wandering (noun): a going about from place to place
By now I should have this (mis)timing thing licked. But I don’t, so I am allowing myself the quarterly luxury of sharing some longer pieces found on the web that have captured my attention.
Should any of you care to share your ideas on how to break my logjam, by all means, please post in the comments section. All I ask is that you stay away from programmatic approaches. Reading is my lifeblood and supposed to be fun; I don’t need a 12-step program to read better/faster/more.
What Really Happened to Malaysia’s Missing Airplane (The Atlantic)
There are more than a few pilots who write, and, among them, William Langeweische stands out. The first thing I remember reading by him (most of what I’ve read by him has been published in The Atlantic) was an elegant essay entitled, “The Turn.” Among the many careers I’d considered in my childhood was pilot, and so I thought I knew something about how humans experience a banked, horizonless turn. By the time I finished the essay, I was aware of how much I didn’t know.
Since then he’s covered more than a few aviation disasters, including the Columbia breakup. Here he takes on the disappearance of Malaysian Airlines MH370 some five years ago. In the end, what happened remains a mystery, and some other writers vehemently disagree with his conclusion. Read both and decide for yourself.
Tom Petty’s Problematic Album Southern Accents (Longreads)
More than once I’ve described a major contradiction in how I discover music: often, it’s by reading. I’m not certain if that says more about my obsession with music or the written word and it doesn’t always work that way. It certainly didn’t with Tom Petty. I remember I was sitting in a friend’s basement, in the fall of 1979, listening to the radio, when I first heard “Refugee,” from Petty’s breakthrough album, ‘Damn the Torpedoes.‘ I was hooked enough to love that song and at least always give him a hearing.
It probably helped that something about Petty’s demeanor bought him a pass with almost everyone. Like John Mellencamp, Petty had a contract because he’d written a near-hit for someone else. But, he didn’t irk the classic rock royalty–in fact, they adopted him. He wrote radio-friendly songs. Even punk fans were willing to cut some slack, mostly on the basis of the single from the second record, “I Need to Know“.
Here, in a book excerpt, Michael Washburn takes on the 1985 concept album, Southern Accents. I actually don’t own a complete Tom Petty album, but I do have one song from that record, “Spike,” in my library. Written and sung in character, I’ve always described it as the un-Tom-Petty Tom Petty song. Personally, I think Washburn may be expecting a bit much from pop music, but he’ll make you think about a guy who was more complicated than his Florida cracker gone SoCal persona might suggest.
My sister, a therapist who works with at-risk populations, was the first person I heard use the expression “first world problems.” I immediately recognized it as an updated form of a statement we grew up hearing. Ours was one of those homes in which the starving children of Africa (in particular) and the really-have-nots of whatever locale would best make the point were always in residence. Familiarity aside, I thought the addition of a bit of snark really helped lend necessary perspective.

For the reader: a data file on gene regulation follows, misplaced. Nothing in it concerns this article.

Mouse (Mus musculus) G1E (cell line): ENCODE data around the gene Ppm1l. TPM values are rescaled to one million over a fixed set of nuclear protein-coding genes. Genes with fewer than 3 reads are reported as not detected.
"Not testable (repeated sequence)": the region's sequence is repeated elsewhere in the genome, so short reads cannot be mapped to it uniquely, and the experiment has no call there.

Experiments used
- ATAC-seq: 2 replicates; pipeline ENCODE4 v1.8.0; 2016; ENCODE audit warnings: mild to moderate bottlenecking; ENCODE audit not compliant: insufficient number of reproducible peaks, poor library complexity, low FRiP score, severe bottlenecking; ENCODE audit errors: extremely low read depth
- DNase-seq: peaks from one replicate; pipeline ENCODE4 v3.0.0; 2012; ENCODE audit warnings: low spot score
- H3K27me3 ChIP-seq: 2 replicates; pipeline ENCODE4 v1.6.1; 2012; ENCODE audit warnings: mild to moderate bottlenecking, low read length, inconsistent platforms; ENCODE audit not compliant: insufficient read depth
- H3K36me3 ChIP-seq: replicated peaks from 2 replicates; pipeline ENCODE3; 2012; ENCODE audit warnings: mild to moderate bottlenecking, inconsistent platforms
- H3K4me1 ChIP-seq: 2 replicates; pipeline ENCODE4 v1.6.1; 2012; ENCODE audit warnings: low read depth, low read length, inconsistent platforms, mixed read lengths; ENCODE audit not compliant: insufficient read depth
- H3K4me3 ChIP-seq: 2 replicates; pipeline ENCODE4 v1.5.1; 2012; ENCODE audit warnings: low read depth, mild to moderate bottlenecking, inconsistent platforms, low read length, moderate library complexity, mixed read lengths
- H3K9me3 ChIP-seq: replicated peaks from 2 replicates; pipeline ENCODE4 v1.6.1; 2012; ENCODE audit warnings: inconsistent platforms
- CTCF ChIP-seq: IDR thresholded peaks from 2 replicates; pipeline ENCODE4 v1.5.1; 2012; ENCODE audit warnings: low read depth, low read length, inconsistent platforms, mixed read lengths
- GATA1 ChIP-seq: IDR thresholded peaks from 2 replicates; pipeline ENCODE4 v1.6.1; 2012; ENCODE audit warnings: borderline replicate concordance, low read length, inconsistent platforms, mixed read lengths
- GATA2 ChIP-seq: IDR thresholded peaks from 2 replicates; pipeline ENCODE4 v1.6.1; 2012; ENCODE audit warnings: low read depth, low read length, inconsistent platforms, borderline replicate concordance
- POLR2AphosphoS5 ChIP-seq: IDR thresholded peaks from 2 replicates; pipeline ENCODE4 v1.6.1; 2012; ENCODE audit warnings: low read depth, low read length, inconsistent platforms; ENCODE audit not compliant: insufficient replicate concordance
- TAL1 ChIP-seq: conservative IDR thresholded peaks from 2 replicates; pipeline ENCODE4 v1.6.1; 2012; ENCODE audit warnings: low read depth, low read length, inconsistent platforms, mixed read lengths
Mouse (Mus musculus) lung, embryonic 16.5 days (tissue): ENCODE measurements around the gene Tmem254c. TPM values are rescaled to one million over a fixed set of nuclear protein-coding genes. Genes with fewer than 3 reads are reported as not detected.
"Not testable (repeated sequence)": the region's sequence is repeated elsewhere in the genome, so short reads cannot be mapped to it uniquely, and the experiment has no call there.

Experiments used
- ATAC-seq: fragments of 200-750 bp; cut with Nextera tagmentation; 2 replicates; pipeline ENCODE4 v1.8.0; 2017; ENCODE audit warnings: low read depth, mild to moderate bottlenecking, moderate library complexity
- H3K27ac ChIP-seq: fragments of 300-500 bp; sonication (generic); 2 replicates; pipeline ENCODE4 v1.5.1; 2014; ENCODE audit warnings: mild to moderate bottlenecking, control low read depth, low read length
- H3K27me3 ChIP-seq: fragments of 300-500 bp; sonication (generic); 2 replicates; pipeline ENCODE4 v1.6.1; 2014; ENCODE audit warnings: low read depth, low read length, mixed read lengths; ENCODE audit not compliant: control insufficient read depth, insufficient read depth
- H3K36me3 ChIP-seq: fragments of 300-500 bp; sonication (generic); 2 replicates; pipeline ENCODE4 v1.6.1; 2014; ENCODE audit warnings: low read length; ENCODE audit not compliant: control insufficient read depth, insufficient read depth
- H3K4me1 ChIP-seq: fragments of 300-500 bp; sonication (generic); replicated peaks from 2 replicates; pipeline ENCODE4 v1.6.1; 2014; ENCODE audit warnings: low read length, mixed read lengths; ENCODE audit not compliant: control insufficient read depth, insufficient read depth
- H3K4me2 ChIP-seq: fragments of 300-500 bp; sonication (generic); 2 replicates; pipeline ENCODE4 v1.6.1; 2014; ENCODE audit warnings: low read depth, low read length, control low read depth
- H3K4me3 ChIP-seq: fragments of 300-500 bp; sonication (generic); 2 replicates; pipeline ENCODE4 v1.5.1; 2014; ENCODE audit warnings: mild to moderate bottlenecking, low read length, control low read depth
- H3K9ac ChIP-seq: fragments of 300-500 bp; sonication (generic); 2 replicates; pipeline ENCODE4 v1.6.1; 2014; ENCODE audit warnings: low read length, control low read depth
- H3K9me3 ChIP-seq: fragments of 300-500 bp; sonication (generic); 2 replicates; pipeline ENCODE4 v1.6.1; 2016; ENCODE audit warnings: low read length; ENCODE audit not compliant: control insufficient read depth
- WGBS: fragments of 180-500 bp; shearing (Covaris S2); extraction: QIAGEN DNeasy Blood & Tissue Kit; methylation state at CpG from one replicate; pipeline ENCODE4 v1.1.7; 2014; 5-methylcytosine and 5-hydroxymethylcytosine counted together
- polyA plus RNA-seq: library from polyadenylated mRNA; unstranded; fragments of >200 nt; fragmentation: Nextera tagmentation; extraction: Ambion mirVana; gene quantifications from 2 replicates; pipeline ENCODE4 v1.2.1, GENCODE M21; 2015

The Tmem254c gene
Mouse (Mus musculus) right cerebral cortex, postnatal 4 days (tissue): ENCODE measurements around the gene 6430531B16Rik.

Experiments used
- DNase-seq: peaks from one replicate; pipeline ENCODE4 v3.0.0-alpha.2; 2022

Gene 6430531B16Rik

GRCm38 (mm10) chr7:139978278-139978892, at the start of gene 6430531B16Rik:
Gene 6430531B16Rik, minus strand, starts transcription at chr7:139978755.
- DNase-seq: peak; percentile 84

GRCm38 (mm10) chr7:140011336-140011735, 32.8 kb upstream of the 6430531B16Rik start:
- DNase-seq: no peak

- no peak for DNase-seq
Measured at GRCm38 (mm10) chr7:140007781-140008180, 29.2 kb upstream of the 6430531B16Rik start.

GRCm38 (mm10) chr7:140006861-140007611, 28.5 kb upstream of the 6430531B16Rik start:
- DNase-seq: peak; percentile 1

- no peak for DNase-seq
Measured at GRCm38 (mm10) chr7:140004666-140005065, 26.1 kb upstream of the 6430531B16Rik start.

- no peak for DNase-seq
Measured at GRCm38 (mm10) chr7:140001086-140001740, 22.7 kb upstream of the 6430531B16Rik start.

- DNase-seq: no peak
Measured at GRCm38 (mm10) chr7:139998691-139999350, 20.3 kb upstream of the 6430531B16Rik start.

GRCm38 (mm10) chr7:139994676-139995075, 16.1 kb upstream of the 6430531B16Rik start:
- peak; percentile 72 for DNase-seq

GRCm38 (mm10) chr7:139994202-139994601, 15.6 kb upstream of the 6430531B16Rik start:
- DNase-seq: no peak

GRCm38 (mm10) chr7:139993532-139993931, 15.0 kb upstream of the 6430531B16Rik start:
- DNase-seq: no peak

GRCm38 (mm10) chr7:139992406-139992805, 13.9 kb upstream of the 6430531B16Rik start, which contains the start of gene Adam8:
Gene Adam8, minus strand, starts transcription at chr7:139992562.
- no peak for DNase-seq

Jessica Pressler‘s recounting of recent goings-on at the Grace Church School, located in Brooklyn Heights, offers a primer on such problems. There’s not a single person you’ll encounter in this tale that doesn’t drip privilege. I’m including the wronged parties, for whom you’ll feel justifiable sympathy, in that statement, although such things are relative.
As I finished the story I couldn’t help thinking about Dan Ackroyd‘s character in “Trading Places,” a bedraggled, soaking wet castoff who’s lost everything, looking through the restaurant window at Eddie Murphy who’s taken his place. As in the film, it’s not a pretty picture, but one I just couldn’t turn away from.
Wagner To Sleaford Mods: The Frankfurt School On Music In 10 Songs (The Quietus)
What if there were a way to unite my obsession with music and the intellectual tradition I was strongly encouraged to follow? That’s actually a question I’ve never pondered, in large part because, even before I’d graduated, my frustrations with both the Frankfurt School and mainstream liberalism as explanatory frameworks had grown to immeasurable proportions. Imagine my surprise, then, in stumbling across this essay by Stuart Jeffries on a site I hadn’t heard of but will visit again.
Here’s why reading about music works for me (but might not for you). Like anyone who struggled to make sense of Dialectic of Enlightenment and Art in the Age of Mechanical Reproduction, I knew that the Frankfurt crew took a special, if not especially warm, interest in popular culture. They held some especially odd beliefs about high culture and its value as a counterweight to corporate capitalism.
What I hadn’t known until I read this essay, was that Adorno was the child of a well-known opera-singer and that he’d studied composition with Alban Berg. Nor did I know he’d met with Thomas Mann as the novelist worked through Doctor Faustus, providing input on the process of composing music.
It was also news that the high -priest of disparaging entertainment using $55 words was a fan of Daktari, a TV-show that, even as a child, I recognized as distinctly second-tier. But mostly what caught my eye was the use of YouTube videos to illustrate various points and the wide range of music offered, some of which I knew and some of which I heard for the first time.
For me, it doesn’t get much better than that. Happy reading.